McHenry County sheriff’s candidate Jim Harrison launched a new attack in his campaign against Republican nominee Bill Prim, taking aim at a relatively high-ranking member of the county GOP. Documents Harrison released to Chicago-area media this week show the local Republican party’s fundraiser, Mickey Schuch of Woodstock, has a misdemeanor conviction from 2000 stemming from an armed robbery attempt in Crystal Lake.
Schuch is a Republican precinct committeeman, vice chairman of the McHenry County Republican Party Ways and Means and president of the McHenry County Right to Carry Association. In his role with the county Republicans, Schuch is responsible for fundraising and knowing what kind of financial resources the party needs. He is part of a new slate of Republican leadership elected earlier this year.
Republican Party Chairwoman Sandra Salgado did not return a phone message left for her Wednesday.
Schuch was 22 years old when, in November 2000, he and two others were arrested in a robbery attempt. According to police reports provided by Harrison, Schuch cut the phone line to a man’s home in Crystal Lake. The masked men knocked on the door, and when the homeowner didn’t let them in, they fled. Police reports indicate Schuch was armed with two knives, and another man had a homemade bludgeon. No one was injured.
Schuch called his arrest a “mistake” and a “stupid decision many years ago.”
“I’m not an attorney, but to the best of my knowledge, volunteering to help with not-for-profits and local political races is not a crime nor improper. In fact, I’m proud to have helped in our local democratic process,” Schuch said in an email to the Northwest Herald.
“I’ll not defend my actions 14 years ago, but I will point out that this inflammatory press release was crafted for the single purpose of trying to help a candidate who has no chance of winning gain some ground.”
Schuch initially was charged with armed robbery and home invasion, but the charges were later reduced to misdemeanors. Another man involved received a similar sentence, and a third was sent to the Illinois Department of Corrections for three years.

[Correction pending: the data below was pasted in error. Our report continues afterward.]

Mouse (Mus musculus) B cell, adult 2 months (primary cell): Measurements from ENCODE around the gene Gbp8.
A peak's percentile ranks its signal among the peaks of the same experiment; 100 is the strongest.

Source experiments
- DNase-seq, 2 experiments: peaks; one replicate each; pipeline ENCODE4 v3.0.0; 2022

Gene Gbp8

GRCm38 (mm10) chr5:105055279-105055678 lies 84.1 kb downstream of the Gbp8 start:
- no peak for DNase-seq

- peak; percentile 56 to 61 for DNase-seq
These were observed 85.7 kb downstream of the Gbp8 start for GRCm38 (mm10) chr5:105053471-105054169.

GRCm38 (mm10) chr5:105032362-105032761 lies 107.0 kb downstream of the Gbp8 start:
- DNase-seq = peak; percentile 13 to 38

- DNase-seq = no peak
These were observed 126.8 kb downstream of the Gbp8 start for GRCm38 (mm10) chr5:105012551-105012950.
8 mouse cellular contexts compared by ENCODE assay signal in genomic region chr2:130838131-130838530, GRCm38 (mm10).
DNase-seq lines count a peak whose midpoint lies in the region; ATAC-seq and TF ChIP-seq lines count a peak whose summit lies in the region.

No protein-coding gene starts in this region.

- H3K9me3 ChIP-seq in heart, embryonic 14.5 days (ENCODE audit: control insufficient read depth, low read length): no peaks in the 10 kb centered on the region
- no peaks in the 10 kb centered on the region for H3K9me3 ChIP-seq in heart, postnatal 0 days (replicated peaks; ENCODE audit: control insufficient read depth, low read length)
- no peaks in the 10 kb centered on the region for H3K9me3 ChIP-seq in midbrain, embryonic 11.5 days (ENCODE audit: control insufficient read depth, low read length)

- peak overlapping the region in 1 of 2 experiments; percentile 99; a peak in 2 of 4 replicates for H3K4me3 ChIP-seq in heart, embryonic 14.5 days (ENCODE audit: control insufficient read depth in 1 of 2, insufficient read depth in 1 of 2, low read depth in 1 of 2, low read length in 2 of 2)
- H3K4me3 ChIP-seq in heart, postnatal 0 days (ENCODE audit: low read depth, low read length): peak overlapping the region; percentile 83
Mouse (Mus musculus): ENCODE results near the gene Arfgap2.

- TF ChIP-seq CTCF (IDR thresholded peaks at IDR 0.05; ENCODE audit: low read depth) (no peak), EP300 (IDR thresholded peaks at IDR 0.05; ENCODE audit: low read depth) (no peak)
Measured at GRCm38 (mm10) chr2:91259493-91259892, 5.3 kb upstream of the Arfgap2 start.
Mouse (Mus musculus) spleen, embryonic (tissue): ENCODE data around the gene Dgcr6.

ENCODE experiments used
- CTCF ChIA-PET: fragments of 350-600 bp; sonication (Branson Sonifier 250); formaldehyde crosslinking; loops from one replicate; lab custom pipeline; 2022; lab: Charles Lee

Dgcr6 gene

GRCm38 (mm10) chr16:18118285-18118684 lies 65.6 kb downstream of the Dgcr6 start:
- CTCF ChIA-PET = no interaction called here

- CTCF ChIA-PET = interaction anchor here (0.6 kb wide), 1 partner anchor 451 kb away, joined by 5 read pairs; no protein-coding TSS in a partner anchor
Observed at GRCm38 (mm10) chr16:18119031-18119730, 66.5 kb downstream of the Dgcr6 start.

Schuch received 74 days of periodic imprisonment, or work release, and two years of probation on criminal damage and trespassing charges. He also was ordered to pay $4,510 as part of a plea deal that occurred under the previous state’s attorney administration.
Schuch is a certified concealed carry instructor in Illinois. Had he received a felony conviction, he would not be allowed to own or carry weapons.
In the latest attack in the leadup to the Nov. 4 election for county sheriff, Harrison – who’s running as an independent candidate – points out Schuch’s support for his opponent, Prim.
Last month, Harrison released a similar packet on the criminal background of Prim’s friend and former campaign manager Matt McNamara. Harrison released court records and witness statements from fights at two Iowa bars in which McNamara grabbed a man by the throat and punched two women.
“I don’t think there’s a question, [Prim is] surrounding himself with people with criminal backgrounds,” Harrison said. “There’s no disputing that.
“I’m appalled to find another criminal connection to his campaign,” he continued. “I think that he has no place even running for sheriff exercising that kind of judgment.”
Prim called out Harrison’s campaign rhetoric as “KGB tactics.”
“Every time you think Jim Harrison has sunk as low as he can, he sinks even lower,” Prim said in a written statement.
“Mr. Schuch is a volunteer and has helped my campaign. He doesn’t have a title within the campaign, and there are individuals who have contributed to Harrison’s campaign significantly in excess of what Mr. Schuch has contributed to mine. Most of them live outside the county, perhaps so they don’t have to encounter Harrison’s bottom-feeding style firsthand.”